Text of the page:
Now that Democrats have control of the House of Representatives, one thing that could invariably happen fairly quickly in the next congressional session is the ramping up of rhetoric and subpoenas insofar as President Donald Trump’s finances are concerned. Over one year into White House Special Counsel Robert Mueller’s investigation into Russian interference in the 2016 presidential election, while the probe has yet to unearth any signs of collusion on part of the Trump campaign team, Democrats could very well take that as a sign to increase pressure on the President in the remainder of his first term in office.

Even during President Trump’s Wednesday press conference at the White House remarking on last night’s midterm election results, reporters asked if he would finally release his tax returns. As he has said in the past, he reiterated that while he’s “under audit” he will not make his finance records public, adding that “no one under audit does.”

Nevertheless, President Trump may not have the ability to have his finances remain a secret anymore. Earlier this year, Democrats forwarded a 21-page report detailing questions they have about the relationship between the commander-in-chief, Russia, and Deutsche Bank.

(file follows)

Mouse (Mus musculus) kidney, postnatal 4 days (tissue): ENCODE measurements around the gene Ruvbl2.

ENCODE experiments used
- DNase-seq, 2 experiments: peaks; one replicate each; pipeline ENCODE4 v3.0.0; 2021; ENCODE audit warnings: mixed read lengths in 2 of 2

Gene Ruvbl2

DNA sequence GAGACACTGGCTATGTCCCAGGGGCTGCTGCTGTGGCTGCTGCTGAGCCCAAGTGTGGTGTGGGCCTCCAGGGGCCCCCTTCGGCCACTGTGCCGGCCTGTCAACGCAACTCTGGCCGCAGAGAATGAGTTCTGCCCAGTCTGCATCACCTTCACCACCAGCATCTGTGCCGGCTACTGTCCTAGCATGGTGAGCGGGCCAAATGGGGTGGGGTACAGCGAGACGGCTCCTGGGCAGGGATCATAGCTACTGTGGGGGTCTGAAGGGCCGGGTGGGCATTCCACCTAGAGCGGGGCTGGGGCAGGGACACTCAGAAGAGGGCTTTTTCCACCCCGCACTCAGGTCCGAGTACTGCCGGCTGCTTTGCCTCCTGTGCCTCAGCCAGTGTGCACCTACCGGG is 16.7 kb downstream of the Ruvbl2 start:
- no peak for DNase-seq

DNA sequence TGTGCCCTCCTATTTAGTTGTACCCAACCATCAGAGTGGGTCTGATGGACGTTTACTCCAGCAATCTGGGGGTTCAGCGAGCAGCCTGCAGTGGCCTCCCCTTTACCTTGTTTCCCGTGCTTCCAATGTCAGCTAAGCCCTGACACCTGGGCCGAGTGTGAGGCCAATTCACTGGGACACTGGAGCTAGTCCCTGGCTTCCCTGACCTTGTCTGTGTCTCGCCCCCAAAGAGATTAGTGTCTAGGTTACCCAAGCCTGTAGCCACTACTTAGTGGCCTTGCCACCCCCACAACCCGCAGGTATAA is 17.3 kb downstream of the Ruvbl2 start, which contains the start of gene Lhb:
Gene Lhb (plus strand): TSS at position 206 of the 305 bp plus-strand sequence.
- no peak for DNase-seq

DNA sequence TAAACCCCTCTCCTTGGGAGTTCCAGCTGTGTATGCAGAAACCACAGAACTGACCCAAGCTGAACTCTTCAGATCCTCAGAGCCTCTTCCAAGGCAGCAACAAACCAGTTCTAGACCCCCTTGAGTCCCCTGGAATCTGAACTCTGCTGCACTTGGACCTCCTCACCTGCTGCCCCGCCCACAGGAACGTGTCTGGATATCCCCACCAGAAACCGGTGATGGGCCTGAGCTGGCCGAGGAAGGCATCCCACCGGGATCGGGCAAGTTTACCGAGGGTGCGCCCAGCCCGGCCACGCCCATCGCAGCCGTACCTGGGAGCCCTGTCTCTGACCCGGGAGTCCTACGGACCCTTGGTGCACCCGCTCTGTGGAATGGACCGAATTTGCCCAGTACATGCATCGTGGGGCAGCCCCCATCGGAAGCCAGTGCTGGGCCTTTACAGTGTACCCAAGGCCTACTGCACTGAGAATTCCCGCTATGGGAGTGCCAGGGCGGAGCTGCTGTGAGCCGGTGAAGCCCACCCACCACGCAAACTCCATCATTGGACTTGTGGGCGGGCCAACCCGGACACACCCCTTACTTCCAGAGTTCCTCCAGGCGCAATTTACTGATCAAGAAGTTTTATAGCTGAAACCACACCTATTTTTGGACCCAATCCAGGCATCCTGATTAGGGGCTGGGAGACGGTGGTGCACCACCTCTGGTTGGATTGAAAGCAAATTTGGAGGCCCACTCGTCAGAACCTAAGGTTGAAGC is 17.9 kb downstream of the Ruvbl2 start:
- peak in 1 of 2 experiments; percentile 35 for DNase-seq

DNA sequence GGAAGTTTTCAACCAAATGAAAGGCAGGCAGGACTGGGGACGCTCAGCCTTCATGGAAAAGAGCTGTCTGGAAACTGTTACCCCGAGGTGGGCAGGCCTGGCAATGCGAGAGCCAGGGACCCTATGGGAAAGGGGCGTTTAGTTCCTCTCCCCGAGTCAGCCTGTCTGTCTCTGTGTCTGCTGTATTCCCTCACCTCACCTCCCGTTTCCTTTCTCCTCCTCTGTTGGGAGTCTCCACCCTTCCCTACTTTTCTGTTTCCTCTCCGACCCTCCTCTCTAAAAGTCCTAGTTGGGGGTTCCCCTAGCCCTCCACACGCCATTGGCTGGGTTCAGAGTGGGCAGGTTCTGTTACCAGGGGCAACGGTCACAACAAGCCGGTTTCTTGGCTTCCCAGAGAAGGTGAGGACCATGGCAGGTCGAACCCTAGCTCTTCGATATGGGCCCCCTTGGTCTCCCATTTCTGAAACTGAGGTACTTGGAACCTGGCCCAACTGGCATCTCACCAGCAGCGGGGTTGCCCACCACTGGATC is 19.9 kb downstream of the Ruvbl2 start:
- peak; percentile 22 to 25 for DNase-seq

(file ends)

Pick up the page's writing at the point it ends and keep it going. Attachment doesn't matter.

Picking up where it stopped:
In the report, the vital question being asked on behalf on the soon-to-be majority party in Congress is if then-candidate Trump’s financial exposure through Deutsche Bank constituted a “point of leverage” that may have been exploited by the Russia government, and if such leverage is still being used.

“Given public statements from the Trump Organization about the centrality of Russian investment in their holdings, Deutsche Bank’s history of laundering Russian money, and allegations that Russia may exert financial influence over the President, the Committee must request documents and hear testimony from Deutsche Bank, via subpoena if necessary, to evaluate allegations about money transfers and other activity linked to Russia and whether there is any Russian involvement in Deutsche Bank’s loans and other transactions with the Trump Organization; Paul Manafort and Rick Gates, along with any Manafort-linked entities; and other persons of interest to the Committee,” the report from the House Permanent Select Committee on Intelligence (HPSCI) asks.

According to Axios, Deutsche Bank was fined $630 million in 2017 over its involvement in a $10 billion Russian money-laundering scheme. Previously, President Trump, who uses Deutsche Bank for personal and business finances, has referred to his personal banker at the Germany-based institution, Rosemary Vrablic, as “the head of Deutsche Bank” and “the boss”.

Considering Maxine Waters (CA-43), who constantly spars with Trump, is set to take over the House Financial Services Committee, subpoenas could be coming day one of next year’s congressional session.